CLEVELAND -- According to filings in the U.S. District Court, Fifth Third Bank agreed to lend Dimora $240,000 to pay for his legal defense against the 26 corruption charges against him.
Dimora had been unable to borrow the money before because federal prosecutors had a lien against his $438,000 Independence home in case he is convicted and didn't have the money to pay any possible court-ordered restitution.
U.S. District Judge Kate O'Malley said previously that Dimora, not taxpayers, would have to pay for his own defense. He is now represented by attorneys Bill and Andrea Whitaker.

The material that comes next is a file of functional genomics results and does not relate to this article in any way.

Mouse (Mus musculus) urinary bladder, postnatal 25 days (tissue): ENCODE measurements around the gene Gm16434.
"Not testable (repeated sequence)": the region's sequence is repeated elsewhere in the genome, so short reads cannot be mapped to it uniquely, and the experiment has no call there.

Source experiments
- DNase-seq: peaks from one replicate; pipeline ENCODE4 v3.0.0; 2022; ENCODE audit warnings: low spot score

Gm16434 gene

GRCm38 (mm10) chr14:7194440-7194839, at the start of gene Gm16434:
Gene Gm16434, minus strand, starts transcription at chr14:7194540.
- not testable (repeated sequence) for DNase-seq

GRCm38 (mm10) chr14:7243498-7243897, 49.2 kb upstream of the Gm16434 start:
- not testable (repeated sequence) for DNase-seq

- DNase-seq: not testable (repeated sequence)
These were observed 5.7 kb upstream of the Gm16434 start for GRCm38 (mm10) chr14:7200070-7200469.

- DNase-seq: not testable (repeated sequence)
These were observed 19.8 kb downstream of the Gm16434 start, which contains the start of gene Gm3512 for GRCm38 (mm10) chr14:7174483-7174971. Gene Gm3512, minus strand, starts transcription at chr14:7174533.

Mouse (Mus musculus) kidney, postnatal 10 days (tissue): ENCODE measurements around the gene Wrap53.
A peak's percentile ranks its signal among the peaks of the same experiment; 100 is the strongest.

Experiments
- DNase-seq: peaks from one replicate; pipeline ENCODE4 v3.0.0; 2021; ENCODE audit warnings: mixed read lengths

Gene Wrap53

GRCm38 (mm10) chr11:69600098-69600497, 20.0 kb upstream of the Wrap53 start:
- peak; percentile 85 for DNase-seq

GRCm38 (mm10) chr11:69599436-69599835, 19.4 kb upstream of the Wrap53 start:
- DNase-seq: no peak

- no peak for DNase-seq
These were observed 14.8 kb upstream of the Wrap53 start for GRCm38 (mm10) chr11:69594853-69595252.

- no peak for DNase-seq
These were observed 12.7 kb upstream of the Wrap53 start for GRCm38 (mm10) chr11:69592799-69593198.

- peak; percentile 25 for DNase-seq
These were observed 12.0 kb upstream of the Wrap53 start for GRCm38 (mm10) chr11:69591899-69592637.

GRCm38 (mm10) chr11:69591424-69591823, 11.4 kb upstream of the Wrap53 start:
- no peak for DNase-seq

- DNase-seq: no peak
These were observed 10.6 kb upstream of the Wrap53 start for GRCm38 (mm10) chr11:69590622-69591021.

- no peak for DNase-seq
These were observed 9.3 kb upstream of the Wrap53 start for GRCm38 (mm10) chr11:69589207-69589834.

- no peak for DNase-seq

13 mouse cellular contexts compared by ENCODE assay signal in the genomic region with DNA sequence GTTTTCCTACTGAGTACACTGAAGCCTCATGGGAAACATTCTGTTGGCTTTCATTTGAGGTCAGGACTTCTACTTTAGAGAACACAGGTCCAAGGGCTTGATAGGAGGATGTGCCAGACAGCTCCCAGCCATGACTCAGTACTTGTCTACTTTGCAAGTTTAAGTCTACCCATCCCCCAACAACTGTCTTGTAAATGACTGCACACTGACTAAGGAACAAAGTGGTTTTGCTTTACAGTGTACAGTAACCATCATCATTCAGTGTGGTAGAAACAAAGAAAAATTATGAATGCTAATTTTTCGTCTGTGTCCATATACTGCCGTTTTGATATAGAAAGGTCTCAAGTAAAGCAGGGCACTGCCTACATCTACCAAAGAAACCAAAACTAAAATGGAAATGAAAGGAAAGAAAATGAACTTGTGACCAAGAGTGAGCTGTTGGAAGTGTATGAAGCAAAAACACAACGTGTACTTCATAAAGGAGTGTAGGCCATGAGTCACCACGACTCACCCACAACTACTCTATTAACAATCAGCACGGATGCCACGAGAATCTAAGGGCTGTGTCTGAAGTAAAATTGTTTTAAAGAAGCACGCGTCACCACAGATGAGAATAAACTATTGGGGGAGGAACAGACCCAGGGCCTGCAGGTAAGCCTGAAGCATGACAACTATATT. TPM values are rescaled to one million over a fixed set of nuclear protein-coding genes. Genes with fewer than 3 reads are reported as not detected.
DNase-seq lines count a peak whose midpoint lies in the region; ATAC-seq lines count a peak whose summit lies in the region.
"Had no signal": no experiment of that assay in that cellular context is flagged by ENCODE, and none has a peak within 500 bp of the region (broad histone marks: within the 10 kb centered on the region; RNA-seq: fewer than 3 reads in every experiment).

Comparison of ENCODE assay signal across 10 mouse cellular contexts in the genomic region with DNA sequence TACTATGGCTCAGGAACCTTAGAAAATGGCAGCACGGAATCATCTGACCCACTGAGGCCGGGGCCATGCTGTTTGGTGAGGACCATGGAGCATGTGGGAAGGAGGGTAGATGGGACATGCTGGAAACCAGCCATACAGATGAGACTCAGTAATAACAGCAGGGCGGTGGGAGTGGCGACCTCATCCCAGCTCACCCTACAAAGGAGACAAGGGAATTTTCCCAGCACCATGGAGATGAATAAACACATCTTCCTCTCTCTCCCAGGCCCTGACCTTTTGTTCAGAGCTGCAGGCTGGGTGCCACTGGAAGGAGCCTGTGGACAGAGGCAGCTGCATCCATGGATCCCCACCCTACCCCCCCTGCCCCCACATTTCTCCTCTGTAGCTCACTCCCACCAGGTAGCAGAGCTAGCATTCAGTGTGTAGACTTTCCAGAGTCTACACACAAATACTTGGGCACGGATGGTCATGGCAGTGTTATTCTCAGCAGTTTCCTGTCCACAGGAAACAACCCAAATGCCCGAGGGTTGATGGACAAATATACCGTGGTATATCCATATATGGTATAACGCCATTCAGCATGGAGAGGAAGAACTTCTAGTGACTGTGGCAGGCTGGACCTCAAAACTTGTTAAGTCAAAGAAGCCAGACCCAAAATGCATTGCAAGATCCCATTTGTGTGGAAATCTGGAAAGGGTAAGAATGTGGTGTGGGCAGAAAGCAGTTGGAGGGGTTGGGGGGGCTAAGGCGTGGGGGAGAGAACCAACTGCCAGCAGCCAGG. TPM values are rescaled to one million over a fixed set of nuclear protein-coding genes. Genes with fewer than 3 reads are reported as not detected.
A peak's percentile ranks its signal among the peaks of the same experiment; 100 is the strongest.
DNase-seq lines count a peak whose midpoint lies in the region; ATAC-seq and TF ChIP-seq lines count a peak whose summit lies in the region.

His previous attorneys, Richard Lillie and Gretchen Holderman, asked the court to remove them from the case because they weren't being paid.
According to court papers, prosecutors have agreed to subordinate their potential claim -- meaning they would lower their priority -- on Dimora's house if he is convicted.
O'Malley has already ordered Dimora to make a $20,000 initial payment to pay for his lawyers, then $2,500 a month after that money was paid out.
Dimora, who is unemployed right now, was the former chairman of the Cuyahoga County Democratic Party and served as the Cuyahoga County Commissioner until Dec. 31, when the new reform government got underway Jan. 1.
On July 28, 2008, almost 200 FBI and IRS agents raided the homes, offices and businesses of county officials and contractors.